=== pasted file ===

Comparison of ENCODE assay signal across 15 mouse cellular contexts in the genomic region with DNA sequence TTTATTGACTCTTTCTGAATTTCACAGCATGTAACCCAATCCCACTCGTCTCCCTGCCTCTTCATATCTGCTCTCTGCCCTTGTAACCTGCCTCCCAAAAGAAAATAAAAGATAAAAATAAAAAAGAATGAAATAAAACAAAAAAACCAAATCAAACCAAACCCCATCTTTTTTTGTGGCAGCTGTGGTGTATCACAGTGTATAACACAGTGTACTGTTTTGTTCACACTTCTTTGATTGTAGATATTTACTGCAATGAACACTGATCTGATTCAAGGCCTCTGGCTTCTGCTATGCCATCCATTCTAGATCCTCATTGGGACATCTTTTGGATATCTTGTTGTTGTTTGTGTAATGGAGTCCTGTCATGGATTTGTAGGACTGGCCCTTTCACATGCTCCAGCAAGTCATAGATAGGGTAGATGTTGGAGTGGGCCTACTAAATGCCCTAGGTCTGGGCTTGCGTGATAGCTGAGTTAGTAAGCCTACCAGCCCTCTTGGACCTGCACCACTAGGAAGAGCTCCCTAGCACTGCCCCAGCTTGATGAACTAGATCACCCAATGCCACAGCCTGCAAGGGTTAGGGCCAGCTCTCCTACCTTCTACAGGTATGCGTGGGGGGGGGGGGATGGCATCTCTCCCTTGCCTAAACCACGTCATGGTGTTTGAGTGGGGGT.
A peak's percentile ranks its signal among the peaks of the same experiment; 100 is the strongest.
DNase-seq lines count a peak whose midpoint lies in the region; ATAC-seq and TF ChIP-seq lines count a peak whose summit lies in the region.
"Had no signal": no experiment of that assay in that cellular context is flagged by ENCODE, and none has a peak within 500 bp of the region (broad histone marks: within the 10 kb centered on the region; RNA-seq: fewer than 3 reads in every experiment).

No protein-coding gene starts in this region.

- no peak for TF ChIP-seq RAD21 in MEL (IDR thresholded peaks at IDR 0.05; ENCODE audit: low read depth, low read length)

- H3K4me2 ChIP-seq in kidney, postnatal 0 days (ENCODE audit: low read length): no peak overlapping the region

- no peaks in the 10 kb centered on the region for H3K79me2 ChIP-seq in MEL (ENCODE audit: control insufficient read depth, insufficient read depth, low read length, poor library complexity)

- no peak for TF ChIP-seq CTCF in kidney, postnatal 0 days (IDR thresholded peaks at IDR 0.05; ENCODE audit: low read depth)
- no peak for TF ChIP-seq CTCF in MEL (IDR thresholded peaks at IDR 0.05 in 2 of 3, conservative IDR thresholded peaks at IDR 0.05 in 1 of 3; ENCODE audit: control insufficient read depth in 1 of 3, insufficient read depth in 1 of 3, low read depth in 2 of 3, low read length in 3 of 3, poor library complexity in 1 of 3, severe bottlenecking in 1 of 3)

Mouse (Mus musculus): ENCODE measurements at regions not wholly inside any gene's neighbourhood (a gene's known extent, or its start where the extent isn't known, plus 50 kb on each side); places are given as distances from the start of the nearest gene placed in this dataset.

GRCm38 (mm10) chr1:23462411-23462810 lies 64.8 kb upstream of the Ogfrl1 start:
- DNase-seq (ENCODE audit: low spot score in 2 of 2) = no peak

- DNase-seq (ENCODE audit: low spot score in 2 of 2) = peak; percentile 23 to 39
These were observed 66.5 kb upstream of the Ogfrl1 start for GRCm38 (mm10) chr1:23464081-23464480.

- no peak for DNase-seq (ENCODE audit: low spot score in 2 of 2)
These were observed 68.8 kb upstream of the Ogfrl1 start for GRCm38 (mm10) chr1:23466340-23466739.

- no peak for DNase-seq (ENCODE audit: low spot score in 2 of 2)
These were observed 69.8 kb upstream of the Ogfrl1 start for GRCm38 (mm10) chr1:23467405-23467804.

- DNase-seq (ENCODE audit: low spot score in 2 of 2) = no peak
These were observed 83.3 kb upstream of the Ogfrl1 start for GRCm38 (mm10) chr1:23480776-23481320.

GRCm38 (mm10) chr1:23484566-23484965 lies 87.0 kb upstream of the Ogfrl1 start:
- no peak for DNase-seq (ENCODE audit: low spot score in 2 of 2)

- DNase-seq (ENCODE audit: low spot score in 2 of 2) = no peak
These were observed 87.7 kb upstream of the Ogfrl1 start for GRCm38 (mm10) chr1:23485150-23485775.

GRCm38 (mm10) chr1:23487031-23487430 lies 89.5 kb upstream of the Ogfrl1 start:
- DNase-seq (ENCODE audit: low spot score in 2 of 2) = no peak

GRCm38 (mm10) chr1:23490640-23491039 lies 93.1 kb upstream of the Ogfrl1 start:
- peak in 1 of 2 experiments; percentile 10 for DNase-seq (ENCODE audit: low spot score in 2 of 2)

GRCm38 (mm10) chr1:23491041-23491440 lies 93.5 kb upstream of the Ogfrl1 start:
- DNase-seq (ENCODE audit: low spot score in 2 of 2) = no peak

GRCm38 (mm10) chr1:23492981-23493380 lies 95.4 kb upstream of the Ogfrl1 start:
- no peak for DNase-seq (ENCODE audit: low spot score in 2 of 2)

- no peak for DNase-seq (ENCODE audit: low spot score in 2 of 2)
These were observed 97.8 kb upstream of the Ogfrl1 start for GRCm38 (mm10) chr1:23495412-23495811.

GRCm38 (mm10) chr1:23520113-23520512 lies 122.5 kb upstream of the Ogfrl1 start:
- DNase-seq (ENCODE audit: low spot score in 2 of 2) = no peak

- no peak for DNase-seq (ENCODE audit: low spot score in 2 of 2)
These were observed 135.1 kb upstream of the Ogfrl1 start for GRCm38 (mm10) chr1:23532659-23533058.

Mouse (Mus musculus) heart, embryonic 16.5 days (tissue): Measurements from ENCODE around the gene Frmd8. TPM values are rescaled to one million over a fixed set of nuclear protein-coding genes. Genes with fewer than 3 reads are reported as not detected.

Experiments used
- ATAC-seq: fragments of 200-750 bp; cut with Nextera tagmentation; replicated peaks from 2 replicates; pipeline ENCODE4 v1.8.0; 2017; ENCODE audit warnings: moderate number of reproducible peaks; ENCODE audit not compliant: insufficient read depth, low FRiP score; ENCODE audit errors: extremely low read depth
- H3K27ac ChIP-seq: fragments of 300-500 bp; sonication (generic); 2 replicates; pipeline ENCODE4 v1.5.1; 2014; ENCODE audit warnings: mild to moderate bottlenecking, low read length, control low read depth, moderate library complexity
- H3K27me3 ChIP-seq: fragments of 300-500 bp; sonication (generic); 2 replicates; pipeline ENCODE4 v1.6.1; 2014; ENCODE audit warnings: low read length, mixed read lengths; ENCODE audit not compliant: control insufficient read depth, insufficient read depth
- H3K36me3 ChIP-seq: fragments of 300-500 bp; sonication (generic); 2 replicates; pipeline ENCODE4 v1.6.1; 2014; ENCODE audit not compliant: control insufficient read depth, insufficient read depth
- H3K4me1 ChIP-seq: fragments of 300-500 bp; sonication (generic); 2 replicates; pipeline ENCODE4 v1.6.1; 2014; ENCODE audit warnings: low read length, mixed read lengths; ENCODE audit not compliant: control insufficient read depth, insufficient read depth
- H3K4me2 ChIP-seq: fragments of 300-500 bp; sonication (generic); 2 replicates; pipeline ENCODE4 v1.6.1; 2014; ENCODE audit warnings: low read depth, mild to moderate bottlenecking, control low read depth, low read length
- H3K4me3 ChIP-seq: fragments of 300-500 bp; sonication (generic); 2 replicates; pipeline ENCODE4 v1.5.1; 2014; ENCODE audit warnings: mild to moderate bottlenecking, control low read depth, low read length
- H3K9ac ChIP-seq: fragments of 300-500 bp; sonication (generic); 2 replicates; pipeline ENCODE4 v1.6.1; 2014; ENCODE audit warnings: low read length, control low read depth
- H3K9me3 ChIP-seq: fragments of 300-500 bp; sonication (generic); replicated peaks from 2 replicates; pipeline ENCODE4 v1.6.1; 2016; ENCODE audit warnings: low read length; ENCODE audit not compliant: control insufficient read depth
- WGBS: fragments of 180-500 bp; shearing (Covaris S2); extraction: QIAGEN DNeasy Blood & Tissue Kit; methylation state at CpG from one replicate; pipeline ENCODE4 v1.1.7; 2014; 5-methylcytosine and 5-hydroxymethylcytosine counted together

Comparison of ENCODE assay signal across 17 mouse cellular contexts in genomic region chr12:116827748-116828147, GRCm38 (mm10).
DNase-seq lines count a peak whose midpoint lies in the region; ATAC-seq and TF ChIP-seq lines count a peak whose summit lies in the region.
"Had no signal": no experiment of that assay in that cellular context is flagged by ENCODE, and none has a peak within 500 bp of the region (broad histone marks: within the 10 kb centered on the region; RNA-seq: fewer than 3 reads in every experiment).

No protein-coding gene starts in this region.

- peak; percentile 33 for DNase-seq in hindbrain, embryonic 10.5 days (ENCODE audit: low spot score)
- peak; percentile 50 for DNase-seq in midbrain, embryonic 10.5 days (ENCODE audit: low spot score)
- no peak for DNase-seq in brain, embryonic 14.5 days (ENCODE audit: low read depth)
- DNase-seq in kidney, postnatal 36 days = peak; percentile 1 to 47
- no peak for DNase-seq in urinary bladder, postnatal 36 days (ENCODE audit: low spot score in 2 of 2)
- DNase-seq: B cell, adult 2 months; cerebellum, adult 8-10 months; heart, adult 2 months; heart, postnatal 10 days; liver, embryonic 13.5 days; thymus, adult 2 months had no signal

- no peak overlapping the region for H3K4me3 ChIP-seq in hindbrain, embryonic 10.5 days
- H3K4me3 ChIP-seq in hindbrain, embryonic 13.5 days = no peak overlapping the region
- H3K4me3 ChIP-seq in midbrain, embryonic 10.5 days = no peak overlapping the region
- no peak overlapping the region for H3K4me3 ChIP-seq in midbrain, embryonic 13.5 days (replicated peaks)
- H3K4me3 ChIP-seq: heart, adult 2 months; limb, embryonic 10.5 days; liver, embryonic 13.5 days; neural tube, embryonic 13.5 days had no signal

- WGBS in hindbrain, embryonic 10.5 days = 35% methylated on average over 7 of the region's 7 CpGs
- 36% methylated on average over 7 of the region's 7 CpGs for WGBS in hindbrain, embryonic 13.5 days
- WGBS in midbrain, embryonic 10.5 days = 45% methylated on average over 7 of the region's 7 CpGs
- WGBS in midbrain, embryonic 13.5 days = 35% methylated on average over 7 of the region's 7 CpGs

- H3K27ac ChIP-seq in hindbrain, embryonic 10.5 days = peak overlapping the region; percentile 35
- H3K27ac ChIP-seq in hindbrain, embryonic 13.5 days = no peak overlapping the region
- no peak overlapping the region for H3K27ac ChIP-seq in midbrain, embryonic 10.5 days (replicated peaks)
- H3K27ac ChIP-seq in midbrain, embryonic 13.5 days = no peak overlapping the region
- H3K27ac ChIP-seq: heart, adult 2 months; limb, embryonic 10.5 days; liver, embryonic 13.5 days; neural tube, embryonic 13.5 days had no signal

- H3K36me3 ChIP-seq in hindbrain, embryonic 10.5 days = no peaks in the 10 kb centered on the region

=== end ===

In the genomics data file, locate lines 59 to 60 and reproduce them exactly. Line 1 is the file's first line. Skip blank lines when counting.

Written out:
- DNase-seq in kidney, postnatal 36 days = peak; percentile 1 to 47
- no peak for DNase-seq in urinary bladder, postnatal 36 days (ENCODE audit: low spot score in 2 of 2)